My PCs immediately launched into a discussion about who should check on his medical condition. It was clearly the Cleric, but they’re still working on Never Volunteering.

They eventually agreed on a mercy killing, then let the Cleric spend the day performing last rites for the dead. He said this was so they wouldn’t come back from the dead. I liked that idea so now that’s how it works.

The Elf told me he was going to look around the town for tracks to see what he could find out about the creature and the other adventuring party. The Dwarf helped him. Then the Elf used his Loner trait against himself. He figured that even though the Dwarf was helping, it irritated him enough that he didn’t benefit from the help.

While tracking the other party they did a great job of avoiding rolls. Eventually they tracked them to a swamp. They heard noises and prepared an ambush. Everyone agreed that the Elf would give the signal to attack.

But then they noticed the approaching sound was 20 kobolds talking and laughing. Half of them were wearing blue face paint, the other half yellow. One of them was carrying a sweet dwarven axe(carried in two hands). It is a cursed axe from my previous campaign. Dwarves have to make an ob 1 Will test that increases in difficulty each time they are in the presence of the axe. Any dwarf who fails becomes obsessed with the axe. Any dwarf who holds it believes themselves to be the king/queen of the dwarves. It has no other effect.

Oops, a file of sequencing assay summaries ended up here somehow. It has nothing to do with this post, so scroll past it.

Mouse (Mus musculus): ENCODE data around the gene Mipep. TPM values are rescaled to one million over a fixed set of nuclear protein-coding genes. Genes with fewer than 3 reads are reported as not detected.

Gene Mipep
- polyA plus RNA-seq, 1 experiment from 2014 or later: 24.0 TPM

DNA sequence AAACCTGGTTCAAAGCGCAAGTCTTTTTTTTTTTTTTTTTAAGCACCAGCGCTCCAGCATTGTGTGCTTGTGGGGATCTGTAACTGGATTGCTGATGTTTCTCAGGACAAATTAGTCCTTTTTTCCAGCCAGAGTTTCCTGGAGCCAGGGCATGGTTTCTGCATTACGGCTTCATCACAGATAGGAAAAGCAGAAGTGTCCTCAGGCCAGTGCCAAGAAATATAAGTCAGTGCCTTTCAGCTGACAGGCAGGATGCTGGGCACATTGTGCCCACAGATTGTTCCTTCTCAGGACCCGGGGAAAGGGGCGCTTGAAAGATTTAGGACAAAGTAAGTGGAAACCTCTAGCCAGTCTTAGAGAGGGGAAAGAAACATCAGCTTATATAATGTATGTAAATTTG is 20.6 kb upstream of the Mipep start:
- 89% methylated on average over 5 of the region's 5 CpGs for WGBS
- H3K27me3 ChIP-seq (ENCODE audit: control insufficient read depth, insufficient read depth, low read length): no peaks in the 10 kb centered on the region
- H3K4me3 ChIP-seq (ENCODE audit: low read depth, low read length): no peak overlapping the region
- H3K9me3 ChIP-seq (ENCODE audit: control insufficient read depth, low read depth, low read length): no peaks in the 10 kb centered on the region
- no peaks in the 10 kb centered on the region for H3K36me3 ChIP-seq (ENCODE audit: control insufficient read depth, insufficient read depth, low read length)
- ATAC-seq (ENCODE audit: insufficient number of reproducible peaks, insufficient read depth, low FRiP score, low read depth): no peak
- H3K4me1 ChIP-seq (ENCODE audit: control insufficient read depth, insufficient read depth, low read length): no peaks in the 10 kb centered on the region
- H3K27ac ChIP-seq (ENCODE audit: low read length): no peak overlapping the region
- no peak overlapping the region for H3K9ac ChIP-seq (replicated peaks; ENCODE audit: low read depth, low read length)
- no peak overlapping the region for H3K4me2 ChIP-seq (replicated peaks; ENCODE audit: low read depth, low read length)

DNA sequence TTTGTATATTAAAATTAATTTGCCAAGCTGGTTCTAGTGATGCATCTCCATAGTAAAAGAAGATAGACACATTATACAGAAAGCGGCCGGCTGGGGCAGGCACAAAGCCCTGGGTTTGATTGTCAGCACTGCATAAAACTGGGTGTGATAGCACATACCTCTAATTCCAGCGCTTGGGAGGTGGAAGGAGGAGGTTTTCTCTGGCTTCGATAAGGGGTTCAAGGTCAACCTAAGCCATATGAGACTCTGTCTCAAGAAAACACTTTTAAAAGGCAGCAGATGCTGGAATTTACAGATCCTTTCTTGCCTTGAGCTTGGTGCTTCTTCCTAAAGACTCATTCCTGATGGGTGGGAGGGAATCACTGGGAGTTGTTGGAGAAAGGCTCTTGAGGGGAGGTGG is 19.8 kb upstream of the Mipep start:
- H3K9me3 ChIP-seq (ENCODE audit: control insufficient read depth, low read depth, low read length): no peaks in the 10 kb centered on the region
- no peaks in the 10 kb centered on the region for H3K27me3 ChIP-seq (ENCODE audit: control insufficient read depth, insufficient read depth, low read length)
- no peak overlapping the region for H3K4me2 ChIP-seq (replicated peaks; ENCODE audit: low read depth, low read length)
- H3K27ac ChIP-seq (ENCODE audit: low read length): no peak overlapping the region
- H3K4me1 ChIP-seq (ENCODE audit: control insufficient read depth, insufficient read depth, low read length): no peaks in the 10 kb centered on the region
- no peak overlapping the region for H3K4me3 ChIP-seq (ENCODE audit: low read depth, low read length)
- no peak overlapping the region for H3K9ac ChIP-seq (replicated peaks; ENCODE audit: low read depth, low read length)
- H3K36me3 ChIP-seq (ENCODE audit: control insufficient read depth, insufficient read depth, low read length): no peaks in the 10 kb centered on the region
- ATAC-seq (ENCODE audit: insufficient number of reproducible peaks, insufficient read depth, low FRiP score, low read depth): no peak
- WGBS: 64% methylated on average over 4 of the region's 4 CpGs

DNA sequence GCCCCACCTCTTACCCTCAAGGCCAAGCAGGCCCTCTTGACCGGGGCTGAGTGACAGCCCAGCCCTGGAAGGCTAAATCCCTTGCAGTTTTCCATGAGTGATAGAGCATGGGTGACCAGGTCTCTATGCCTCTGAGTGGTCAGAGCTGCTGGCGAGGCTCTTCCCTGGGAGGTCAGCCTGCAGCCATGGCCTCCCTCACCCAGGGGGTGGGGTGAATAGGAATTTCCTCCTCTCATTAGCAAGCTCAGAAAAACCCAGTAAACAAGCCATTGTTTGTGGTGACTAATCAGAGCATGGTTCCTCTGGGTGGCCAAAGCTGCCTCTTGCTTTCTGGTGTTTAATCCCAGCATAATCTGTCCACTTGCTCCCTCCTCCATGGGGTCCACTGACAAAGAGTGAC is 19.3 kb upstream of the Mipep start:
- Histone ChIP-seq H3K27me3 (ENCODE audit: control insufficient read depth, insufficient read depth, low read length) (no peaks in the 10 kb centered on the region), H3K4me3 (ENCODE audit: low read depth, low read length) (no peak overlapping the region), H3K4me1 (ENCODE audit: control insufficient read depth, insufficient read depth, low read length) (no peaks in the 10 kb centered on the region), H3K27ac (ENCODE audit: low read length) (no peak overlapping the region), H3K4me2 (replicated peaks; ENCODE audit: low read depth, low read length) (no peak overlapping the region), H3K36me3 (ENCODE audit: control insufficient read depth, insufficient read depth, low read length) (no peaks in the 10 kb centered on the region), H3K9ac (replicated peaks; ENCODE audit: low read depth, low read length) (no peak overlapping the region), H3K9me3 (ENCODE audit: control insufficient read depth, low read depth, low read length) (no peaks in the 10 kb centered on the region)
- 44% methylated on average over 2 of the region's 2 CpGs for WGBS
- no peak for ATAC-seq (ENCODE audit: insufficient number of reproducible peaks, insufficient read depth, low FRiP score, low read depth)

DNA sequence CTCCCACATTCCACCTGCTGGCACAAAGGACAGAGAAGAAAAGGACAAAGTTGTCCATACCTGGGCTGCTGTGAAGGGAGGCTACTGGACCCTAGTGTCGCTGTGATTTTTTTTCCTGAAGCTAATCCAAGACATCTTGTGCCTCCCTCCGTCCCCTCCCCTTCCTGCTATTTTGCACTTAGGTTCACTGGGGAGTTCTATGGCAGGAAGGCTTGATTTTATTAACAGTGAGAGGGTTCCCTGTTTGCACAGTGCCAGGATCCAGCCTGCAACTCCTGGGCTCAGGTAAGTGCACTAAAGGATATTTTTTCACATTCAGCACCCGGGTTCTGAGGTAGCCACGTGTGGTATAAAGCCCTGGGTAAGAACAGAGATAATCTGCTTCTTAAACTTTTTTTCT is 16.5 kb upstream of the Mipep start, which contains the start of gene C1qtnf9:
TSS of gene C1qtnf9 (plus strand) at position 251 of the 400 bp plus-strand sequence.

The Dwarf made his Will check and trouble was avoided. Side note, these 20 kobolds are two thirds of the force that killed my previous party.

Once the kobolds passed, the party continued deeper into the swamp. The Mage made a roll to forage for alchemical ingredients with help from the Cleric. Then the Mage used Skeptical against himself because he didn’t trust that the Cleric knew what he was talking about. He made it anyway and I gave him 1 unit of alchemical supplies.

Finally they came upon the ruins of a previous civilization, most of which is under swamp water. There is a bridge that leads to a large structure at the center of the campus. On that bridge is the most dangerous thing in the entire adventure. A broken section of bridge with only a narrow bit to cross on. They mostly did really well and the Dwarf(only one with Dungeoneer) got out of it with a banged shin(angry).

After that they explored the structure, finding the corpses of the previous party, stealth killing a few sleeping kobolds, sitting in an advanced piece of technology and communicating with an intelligence from a long dead civilization, and finally sneaking up on a group of kobolds in the next room.

The Mage cast Wisdom of the Sages(I think? Whichever one is Tongues) out of his spellbook.